Such was Egypt. Isolated as it was from the rest of the world, and full of fertility and riches, it offered a marked and definite object to the ambition of a conqueror. In fact, on account of the peculiar interest which this long and narrow valley of verdure, with its wonderful structures, the strange and anomalous course of nature which prevails in it, and the extraordinary phases which human life, in consequence, exhibits there, has always excited among mankind, heroes and conquerors have generally considered it a peculiarly glorious field for their exploits. Cyrus, the founder of the Persian monarchy, contemplated the subjugation of it. He did not carry his designs into effect, but left them for Cambyses his son. Darius held the country as a dependency during his reign, though, near the close of his life, it revolted. This revolt took place while he was preparing for his grand expedition against Greece, and he was perplexed with the question which of the two undertakings, the subjugation of the Egyptians or the invasion of Greece, he should first engage in. In the midst of this uncertainty he suddenly died, leaving both the wars themselves and the perplexity of deciding between them as a part of the royal inheritance falling to his son.
Xerxes decided to prosecute the Egyptian campaign first, intending to postpone the conquest of Greece till he had brought the valley of the Nile once more under Persian sway. He deemed it dangerous to leave a province of his father's empire in a state of successful rebellion, while leading his armies off to new undertakings. Mardonius, who was the commander-in-chief of the army, and the great general on whom Xerxes mainly relied for the execution of his schemes, was very reluctant to consent to this plan. He was impatient for the conquest of Greece. There was little glory for him to acquire in merely suppressing a revolt, and reconquering what had been already once subdued. He was eager to enter upon a new field. Xerxes, however, overruled his wishes, and the armies commenced their march for Egypt. They passed the land of Judea on their way, where the captives who had returned from Babylon, and their successors, were rebuilding the cities and reoccupying the country. Xerxes confirmed them in the privileges which Cyrus and Darius had granted them, and aided them in their work. He then went on toward the Nile. The rebellion was easily put down. In less than a year from the time of leaving Susa, he had reconquered the whole land of Egypt, punished the leaders of the revolt, established his brother as viceroy of the country, and returned in safety to Susa.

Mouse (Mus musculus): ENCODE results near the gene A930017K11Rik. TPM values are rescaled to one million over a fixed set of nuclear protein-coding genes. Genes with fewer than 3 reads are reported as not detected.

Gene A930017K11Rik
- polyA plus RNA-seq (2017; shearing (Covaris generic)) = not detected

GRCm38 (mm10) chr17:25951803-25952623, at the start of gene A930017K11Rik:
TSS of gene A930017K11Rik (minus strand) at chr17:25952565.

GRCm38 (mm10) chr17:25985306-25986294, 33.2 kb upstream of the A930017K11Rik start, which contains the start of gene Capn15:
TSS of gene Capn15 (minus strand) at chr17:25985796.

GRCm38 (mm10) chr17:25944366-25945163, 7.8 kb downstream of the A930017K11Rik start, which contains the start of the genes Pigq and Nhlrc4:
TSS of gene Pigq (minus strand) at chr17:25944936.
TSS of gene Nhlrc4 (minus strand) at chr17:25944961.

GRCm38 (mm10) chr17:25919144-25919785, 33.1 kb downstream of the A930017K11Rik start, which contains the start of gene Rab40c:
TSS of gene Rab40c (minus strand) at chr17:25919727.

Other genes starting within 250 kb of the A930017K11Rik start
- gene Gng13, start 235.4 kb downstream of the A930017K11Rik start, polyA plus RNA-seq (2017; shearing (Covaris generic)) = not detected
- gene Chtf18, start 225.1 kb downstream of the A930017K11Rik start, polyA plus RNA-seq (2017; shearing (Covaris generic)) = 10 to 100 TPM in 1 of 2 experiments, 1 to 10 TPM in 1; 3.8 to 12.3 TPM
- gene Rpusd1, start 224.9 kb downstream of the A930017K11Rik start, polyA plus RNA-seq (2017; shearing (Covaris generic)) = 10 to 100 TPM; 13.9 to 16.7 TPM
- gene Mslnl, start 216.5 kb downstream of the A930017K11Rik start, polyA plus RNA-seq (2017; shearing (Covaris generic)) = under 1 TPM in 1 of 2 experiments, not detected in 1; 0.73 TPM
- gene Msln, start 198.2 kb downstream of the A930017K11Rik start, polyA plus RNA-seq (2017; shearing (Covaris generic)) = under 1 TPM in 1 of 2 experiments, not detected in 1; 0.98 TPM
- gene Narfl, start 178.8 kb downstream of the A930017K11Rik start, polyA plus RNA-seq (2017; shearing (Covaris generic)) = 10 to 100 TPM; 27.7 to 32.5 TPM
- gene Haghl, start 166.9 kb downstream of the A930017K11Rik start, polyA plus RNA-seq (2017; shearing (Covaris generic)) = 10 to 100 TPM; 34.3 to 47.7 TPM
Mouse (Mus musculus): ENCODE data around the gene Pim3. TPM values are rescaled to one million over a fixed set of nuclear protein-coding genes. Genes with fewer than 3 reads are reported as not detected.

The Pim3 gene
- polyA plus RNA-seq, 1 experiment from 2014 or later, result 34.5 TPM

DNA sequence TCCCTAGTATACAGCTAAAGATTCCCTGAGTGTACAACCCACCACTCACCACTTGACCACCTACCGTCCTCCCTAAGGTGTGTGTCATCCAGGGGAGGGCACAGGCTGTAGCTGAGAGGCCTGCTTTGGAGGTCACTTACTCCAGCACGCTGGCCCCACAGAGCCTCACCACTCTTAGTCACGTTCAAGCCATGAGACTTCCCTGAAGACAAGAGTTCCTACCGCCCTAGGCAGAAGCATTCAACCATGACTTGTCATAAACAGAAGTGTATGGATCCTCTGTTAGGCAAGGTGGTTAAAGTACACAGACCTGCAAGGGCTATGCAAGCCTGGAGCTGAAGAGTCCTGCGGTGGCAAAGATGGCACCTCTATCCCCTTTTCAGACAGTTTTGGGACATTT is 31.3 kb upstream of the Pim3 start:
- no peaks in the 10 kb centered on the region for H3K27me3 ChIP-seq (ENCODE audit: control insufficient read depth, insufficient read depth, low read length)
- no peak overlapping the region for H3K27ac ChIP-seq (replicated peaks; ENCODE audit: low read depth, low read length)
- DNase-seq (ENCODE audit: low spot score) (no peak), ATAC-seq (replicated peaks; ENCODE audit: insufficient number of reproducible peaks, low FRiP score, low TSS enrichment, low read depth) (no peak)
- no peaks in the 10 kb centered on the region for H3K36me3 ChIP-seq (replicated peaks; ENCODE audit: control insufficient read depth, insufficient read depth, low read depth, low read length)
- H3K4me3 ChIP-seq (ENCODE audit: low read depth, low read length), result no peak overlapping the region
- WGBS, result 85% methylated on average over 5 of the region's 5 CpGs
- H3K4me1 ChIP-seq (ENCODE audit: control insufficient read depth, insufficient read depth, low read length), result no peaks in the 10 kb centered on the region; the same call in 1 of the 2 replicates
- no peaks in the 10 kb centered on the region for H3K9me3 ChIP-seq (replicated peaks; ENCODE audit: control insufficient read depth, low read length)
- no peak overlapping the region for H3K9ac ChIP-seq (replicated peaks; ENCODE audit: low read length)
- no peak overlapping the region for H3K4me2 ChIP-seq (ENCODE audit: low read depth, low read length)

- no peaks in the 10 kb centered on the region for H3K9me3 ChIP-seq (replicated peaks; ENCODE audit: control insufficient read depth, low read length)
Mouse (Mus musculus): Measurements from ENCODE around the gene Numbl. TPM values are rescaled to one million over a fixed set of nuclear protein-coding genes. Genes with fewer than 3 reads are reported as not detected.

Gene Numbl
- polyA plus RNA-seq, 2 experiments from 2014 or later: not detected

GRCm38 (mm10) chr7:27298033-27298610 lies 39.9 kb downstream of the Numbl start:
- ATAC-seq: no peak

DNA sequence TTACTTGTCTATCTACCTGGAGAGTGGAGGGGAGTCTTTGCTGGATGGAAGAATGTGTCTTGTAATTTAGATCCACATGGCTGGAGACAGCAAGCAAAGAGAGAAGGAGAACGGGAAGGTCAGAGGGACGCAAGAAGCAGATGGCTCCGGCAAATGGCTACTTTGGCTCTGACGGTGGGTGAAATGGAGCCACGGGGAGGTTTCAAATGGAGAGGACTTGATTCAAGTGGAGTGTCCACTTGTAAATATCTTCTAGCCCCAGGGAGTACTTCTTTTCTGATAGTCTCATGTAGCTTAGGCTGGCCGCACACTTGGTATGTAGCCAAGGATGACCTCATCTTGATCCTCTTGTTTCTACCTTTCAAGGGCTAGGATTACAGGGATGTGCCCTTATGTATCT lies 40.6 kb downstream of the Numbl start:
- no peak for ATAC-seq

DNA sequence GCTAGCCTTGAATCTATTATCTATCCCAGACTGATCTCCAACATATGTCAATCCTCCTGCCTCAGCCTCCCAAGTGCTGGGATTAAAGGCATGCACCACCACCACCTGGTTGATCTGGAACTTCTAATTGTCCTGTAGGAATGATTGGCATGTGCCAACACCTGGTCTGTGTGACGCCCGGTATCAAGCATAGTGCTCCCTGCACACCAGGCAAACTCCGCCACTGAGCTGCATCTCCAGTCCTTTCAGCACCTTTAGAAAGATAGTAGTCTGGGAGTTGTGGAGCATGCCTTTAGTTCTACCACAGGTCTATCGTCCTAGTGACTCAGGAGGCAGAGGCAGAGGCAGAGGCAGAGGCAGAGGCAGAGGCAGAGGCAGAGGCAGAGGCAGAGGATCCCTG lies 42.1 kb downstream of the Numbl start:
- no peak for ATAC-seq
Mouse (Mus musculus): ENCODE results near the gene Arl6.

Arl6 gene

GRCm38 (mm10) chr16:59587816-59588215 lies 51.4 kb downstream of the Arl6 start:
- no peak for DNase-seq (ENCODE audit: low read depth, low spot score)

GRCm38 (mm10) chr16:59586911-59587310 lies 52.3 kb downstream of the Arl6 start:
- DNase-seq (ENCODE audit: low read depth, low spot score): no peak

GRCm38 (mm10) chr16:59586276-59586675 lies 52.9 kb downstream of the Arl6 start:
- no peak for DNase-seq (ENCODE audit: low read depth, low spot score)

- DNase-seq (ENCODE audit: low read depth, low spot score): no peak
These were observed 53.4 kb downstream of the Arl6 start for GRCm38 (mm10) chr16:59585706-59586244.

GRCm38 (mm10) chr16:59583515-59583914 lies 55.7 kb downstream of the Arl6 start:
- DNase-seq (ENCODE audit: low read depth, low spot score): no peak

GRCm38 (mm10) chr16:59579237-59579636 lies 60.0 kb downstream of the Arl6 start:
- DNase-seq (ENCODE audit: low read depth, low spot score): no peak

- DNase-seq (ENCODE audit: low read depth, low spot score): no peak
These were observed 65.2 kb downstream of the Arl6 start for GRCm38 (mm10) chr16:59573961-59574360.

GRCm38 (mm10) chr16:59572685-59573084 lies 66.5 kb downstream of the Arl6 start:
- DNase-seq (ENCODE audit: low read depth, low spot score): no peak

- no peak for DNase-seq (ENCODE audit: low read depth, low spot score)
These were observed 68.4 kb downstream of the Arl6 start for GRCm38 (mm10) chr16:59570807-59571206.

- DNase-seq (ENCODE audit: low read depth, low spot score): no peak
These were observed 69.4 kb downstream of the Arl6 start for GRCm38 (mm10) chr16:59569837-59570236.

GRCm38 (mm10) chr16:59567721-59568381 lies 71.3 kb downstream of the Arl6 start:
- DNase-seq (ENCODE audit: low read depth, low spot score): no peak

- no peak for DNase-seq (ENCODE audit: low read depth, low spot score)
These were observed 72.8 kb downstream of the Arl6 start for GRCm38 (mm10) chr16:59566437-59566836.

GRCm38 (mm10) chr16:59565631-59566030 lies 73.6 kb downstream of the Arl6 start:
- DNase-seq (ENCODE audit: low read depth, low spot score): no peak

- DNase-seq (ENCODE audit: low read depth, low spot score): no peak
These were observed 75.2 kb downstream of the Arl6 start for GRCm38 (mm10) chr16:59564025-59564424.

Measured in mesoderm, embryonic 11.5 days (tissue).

All this took place in the second year of his reign.